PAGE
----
Slill the cry arose louder and louder on the
air, of " fire !" at momentary intervals ; and
men and hoys were hurryiug through the
streets, with rapid and eager steps, towards
the princely house of the sleeper. Still he
awoke not from his almost unearthly sleep,
till the crash of the door broken in from with
out startled him to his senses, and he leaped
from his bed just as the flames were polling
and flashing through the room, and upon the
instant the bed curtains caught, and his wife
and cb Id were enveloped in the flames !
It was the work of an instant to rescue
them and hurry down the already burning
stairs. But the work of destruction was done
Many a block, and two or three whole square 8
were consumed before the flames could be
subdued, and with the dwelling house of Eu
yene his large mercantile establishment was
burnedjto ashes. That very day the insu
rance company failed.
Nor was this all. The morrow brought
tidings of the wreck of a ship in which he
had invested a large part of hia fortune, and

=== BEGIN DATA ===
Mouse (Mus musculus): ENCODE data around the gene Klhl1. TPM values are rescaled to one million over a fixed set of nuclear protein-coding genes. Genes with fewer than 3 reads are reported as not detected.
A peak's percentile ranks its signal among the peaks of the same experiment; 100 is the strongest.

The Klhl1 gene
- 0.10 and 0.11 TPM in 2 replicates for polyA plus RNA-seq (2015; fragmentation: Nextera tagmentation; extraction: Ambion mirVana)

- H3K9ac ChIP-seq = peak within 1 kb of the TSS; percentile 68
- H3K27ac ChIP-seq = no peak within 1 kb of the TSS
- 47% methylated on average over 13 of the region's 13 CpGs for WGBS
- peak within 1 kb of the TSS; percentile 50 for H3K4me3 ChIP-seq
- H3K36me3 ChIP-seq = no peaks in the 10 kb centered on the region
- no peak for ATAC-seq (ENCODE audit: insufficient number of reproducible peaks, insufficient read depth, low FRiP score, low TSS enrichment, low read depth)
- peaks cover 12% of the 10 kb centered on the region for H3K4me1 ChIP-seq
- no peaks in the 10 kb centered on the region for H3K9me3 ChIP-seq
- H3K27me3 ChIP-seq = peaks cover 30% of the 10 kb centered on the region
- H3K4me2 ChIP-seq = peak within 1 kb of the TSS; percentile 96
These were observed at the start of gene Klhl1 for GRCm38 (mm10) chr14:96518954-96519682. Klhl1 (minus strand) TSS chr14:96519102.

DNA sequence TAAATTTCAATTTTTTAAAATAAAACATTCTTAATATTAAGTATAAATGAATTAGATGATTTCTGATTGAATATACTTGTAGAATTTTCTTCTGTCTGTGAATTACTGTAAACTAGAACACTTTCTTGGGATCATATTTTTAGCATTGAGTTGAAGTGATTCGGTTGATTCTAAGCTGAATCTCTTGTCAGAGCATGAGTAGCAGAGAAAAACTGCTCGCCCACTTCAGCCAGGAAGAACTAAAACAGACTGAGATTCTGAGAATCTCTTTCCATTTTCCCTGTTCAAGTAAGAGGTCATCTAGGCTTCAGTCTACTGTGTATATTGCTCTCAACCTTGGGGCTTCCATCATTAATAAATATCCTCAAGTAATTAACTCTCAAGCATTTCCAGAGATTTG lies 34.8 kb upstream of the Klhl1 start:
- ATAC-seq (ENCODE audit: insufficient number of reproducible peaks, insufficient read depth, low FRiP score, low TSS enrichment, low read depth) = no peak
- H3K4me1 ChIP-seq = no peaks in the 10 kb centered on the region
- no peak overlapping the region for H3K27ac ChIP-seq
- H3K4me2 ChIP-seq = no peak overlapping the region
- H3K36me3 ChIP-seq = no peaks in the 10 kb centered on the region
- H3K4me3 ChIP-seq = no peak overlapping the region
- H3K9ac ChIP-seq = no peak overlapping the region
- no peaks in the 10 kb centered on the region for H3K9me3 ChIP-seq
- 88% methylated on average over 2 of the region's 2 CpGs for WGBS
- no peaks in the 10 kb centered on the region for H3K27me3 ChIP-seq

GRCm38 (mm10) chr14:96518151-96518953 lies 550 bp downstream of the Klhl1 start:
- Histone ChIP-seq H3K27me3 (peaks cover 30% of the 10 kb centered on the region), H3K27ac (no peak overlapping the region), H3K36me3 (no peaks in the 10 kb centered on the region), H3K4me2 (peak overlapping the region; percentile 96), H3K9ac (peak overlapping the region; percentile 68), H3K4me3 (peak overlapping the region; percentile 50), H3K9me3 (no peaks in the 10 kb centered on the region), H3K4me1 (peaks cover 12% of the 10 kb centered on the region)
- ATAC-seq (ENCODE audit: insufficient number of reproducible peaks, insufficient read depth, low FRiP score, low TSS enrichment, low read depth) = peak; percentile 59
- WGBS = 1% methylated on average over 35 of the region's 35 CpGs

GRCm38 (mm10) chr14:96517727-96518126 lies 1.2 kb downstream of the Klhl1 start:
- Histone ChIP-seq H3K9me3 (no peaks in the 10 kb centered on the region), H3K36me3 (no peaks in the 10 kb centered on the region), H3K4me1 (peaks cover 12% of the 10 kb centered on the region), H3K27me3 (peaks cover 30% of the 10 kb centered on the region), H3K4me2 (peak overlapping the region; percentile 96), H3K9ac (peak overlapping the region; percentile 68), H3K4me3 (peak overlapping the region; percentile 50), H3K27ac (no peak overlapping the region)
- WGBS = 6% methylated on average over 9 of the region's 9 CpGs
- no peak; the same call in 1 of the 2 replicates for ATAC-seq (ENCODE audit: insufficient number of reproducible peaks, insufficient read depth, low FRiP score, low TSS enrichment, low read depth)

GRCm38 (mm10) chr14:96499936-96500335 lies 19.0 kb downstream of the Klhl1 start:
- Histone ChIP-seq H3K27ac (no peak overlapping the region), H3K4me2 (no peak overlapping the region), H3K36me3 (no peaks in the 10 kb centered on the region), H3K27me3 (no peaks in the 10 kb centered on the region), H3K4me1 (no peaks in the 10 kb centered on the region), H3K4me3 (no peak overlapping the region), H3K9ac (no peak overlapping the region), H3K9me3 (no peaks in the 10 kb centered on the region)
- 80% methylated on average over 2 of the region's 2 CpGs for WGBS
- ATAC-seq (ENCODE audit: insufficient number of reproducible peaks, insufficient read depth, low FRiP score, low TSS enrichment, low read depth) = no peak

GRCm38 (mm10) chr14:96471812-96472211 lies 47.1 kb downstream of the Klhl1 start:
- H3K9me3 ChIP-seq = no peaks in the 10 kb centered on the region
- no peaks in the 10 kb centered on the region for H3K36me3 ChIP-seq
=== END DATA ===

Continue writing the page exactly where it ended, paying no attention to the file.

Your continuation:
Eugene Reyburn was ruined !
Could we trace the destinies of mankind,
and penetrate into the secrets of their lives
we should see oftener than we now suppose )
that the work of retribution is accomplished
here, to a considerable extent, at least. The
goods of this world, unlawfully gained, are
not unfrequently wrenched violently from the
j grasp, or if retained, become, in some way,
I the curse of life.
His wife lay on her death bed. The flames
which had entered her vitals were rapidly
finishing the work of destruction, and who
can say that the had not wrought her own
" Eugene," said she, in a low voice laying
her thin hard in his "it is all over now. I
have been thinking of the past—that night on
which I breathed into your ear that thirst
for power, that deadly ambition which tortor
Ed my soul, and I have traced it all along
from that hour to this, and (her eyes were
lifted to his with an almost prophetic ex
ptession, while a slight shiver crept over her
frame,)l believe that this moment is the seal
of that. Not that one tuay not desire power
and honor; hut never, Eugene, never—clasp,
ing her shadowy lingers together—should
they be built upon the sins of others, or up
on the violation of a sacred conscience. Could
I live now, Eugene, she continued as the large